The louder and more numerous the calls for Andrew Cuomo to resign the governorship of New York in the wake of allegations of sexual harassment, the more the Sun is inclined to urge him to hold out for impeachment. We have no particular investment in Mr. Cuomo’s tenure in Albany. We do have an investment in the idea of due process, which is fully sketched in the state Constitution to which Mr. Cuomo and most of his critics are sworn.
The latest calls for Mr. Cuomo’s resignation come from more than a dozen members of the Empire State’s congressional delegation in Washington. They include Senators Schumer and Gillibrand, as well as, earlier in the day, Congressman Jerrold Nadler, an architect of the first failed attempt to use impeachment to oust President Trump, and Congresswoman Alexandria Ocasio-Cortez. Quoth Mr. Nadler: “Governor Cuomo has lost the confidence of the people of New York.”
The Times reckons the calls are “a coordinated message” and the “sharpest rebuke yet of Mr. Cuomo from the upper echelons of the Democratic Party.” Meantime, a growing number of Democrats in Albany, including members of the State Senate, are themselves calling for Mr. Cuomo to quit, not only because of the allegations over inappropriate behavior but also over allegations of a coverup in the handling of the Covid crisis.
Such calls for Mr. Cuomo’s resignation strike us as an error of judgment, particularly those coming from, in the state Senate, the body that would, were Mr. Cuomo impeached, make up the bulk of the jury. Such calls smack of a willingness to hand down a verdict before charges have been handed up and before a single witness has been heard under oath or been cross-examined on any stand. And before Mr. Cuomo has mounted a defense.
We are not disputing the women who have come forward with allegations against Mr. Cuomo. On the contrary, they strike us as likely to make strong witnesses for an impeachment. Plus, too, Mr. Cuomo has long struck us as having a bullying streak. That, though, doesn’t support the idea that he should simply quit an elected office, particularly because he is denying the accusations. Hence the logic of a proper hearing.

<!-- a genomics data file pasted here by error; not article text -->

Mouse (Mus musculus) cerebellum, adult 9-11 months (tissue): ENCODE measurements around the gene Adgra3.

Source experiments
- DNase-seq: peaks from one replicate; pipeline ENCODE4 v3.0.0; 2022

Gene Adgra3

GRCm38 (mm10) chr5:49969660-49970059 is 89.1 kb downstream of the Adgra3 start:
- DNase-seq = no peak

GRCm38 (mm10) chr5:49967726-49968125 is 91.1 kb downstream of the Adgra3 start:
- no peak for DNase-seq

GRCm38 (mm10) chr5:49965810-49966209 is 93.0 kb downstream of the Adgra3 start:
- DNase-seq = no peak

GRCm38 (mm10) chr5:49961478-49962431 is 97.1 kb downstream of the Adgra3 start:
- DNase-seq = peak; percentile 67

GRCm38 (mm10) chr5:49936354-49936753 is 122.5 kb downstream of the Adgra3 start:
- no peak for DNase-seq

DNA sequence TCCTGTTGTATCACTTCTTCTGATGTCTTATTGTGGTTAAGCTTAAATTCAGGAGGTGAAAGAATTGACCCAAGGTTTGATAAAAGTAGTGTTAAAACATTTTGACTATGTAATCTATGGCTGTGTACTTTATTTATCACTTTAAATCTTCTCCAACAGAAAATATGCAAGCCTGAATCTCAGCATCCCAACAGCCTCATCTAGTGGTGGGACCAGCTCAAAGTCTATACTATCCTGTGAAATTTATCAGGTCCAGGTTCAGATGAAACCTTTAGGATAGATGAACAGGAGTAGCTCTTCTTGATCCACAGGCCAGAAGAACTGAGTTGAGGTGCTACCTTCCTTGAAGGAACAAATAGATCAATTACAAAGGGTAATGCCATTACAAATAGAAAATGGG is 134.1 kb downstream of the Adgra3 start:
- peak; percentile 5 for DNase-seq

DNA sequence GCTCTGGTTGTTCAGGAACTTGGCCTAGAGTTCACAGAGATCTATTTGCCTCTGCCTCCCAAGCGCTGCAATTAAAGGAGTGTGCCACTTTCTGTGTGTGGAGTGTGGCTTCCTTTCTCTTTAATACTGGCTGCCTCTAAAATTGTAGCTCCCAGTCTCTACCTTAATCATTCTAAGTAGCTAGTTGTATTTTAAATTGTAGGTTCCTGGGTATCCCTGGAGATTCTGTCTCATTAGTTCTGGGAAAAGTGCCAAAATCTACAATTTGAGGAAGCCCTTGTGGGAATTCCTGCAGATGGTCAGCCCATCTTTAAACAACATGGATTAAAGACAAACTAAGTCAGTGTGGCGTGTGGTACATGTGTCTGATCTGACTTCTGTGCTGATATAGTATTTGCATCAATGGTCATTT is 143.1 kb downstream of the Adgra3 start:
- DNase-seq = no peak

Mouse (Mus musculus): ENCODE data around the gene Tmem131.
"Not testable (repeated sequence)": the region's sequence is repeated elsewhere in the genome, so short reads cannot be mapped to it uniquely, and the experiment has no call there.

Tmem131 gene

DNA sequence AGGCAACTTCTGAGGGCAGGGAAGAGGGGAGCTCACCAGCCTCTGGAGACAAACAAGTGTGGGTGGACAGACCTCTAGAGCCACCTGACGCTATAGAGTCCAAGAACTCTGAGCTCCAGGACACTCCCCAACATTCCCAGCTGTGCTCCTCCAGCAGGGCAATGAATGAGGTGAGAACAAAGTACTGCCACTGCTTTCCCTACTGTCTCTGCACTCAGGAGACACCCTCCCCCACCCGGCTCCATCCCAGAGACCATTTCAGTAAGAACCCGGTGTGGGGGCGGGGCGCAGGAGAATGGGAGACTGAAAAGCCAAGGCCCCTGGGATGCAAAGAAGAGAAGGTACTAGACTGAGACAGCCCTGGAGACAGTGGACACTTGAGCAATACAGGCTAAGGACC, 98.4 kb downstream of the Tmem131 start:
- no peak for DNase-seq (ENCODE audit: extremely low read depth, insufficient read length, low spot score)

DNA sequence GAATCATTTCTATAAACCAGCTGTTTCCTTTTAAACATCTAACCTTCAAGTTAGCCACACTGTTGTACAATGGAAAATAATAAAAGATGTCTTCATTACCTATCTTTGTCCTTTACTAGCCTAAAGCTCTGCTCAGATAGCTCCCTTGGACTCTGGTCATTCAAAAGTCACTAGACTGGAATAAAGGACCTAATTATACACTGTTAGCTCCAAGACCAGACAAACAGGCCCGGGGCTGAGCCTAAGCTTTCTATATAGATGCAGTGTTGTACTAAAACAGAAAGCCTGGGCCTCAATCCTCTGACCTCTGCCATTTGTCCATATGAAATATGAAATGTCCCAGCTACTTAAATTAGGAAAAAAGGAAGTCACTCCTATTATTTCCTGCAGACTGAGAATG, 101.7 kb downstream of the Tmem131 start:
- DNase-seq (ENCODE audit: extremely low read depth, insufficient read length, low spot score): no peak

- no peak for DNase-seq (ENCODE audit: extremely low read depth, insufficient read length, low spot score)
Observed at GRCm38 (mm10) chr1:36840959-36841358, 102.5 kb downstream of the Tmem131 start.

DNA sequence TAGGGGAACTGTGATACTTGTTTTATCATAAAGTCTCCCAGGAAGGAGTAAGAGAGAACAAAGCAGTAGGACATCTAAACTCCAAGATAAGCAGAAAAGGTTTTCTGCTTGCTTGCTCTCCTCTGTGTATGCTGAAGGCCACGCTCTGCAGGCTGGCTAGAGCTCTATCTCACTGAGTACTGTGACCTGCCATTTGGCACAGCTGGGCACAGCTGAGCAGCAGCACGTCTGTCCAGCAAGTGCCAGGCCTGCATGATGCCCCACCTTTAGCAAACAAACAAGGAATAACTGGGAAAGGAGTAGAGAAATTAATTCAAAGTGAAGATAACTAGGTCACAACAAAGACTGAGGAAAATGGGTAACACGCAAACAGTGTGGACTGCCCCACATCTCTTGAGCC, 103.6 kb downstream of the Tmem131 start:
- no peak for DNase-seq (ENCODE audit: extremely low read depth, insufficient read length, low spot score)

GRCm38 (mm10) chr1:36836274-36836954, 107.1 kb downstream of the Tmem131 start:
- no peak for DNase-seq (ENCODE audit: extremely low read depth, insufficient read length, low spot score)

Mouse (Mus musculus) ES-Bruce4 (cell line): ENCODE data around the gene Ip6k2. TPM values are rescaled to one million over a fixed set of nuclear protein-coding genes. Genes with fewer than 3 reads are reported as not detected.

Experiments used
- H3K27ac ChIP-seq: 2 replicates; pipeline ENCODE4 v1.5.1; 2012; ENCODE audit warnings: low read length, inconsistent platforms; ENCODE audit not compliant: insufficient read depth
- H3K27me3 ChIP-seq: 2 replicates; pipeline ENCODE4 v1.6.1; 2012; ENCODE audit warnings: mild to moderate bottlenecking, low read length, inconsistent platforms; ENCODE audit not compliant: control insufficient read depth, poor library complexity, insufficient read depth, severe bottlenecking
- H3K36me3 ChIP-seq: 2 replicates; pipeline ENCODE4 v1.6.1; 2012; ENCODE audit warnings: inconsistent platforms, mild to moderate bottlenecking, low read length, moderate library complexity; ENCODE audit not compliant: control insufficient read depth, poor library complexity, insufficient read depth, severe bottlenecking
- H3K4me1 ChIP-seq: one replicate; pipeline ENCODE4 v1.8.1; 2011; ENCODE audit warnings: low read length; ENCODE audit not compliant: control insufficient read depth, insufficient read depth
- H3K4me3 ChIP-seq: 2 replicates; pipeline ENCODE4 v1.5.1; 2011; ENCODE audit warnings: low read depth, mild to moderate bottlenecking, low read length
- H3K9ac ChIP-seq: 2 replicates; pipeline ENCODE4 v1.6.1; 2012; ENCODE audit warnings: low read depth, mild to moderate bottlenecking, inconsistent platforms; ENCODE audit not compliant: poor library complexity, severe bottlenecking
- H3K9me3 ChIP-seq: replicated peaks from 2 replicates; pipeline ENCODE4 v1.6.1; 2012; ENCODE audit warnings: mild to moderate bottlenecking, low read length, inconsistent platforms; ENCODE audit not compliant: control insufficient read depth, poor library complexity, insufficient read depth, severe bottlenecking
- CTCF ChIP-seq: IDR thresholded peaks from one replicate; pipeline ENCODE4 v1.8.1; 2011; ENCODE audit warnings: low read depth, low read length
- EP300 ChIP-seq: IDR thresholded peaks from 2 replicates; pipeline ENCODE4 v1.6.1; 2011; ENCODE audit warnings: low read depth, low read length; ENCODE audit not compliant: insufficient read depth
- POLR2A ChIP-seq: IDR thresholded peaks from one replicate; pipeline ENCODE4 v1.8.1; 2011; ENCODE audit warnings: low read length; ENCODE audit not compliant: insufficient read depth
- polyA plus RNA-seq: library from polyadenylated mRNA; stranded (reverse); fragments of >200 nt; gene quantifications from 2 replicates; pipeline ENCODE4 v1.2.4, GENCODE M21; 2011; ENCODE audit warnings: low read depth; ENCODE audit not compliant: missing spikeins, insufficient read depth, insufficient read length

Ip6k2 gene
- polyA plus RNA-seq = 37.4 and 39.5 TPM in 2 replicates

Our watchword for both sides would be “Remember Al Franken.” The Minnesota Democrat had been accused of inappropriate sexual behavior before he entered the Senate. In late 2017, Senators McConnell and Schumer referred the matter to the Ethics Committee, where Mr. Franken wanted to hold out for a hearing. We warned, in “Senator Franken’s Fate,” against a rush to judgment.
Yet a cabal of his own Democratic colleagues, led by Senator Gillibrand, hounded him into resigning. It was a disgrace. Then the story took a heartbreaking turn, as Mr. Franken came instantly to regret his decision to quit and went into a deep, even clinical depression. It was reported by Jane Mayer in a memorable scoop in the New Yorker. We wrote about that in an editorial called “Senator Franken Regrets.”
Ms. Mayer’s scoop was not only that Mr. Franken bitterly regretted his resignation but that many of his colleagues who buffaloed him into quitting had also come to regret — and were even ashamed of — their own actions. No less a figure than Senator Leahy called his decision to seek Mr. Franken’s resignation “one of the biggest mistakes” of his career. He was hardly the only one.
Senator Heitkamp, now out of office, confessed she called for Mr. Franken to quit “without concern for exactly what this was.” Tammy Duckworth, Angus King, Bill Nelson, Jeff Merkley, Thomas Udall, all seemed ashamed of failing to stand for due process. We suggested that for penance they quit, too. Every one of the Democrats — and Republicans — baying for Mr. Cuomo should read Ms. Mayer’s dispatch on Mr. Franken.
The allegations against Governor Cuomo seem to be more serious than those aired against the senator from Minnesota. Mr. Cuomo, though, denies the claims and insists he’ll hold out for impeachment. In the Assembly, an impeachment panel has been authorized to look into both the Covid issues and sexual harassment. Separately, the state attorney general is looking into the sexual harassment complaints. Nearly two thirds of state senators have called for Mr. Cuomo to quit.
Yet the two thirds needed to oust Mr. Cuomo would be of the court of impeachment. A peculiar feature of New York Constitution is that the court of impeachment includes not only the state senators but the judges of the Court of Appeals, or the major part of them. So while conviction might seem likely, it is no lead pipe cinch. If an impeachment court is allowed to weigh the facts, there will likely be, whatever the outcome, fewer regrets.
* This editorial was updated from the bulldog, including for news that Senators Schumer and Gillibrand have joined those who are calling for Mr. Cuomo to step down and for news that Mr. Cuomo’s handling of the Covid crisis is also within the purview of the impeachment committee in the Assembly.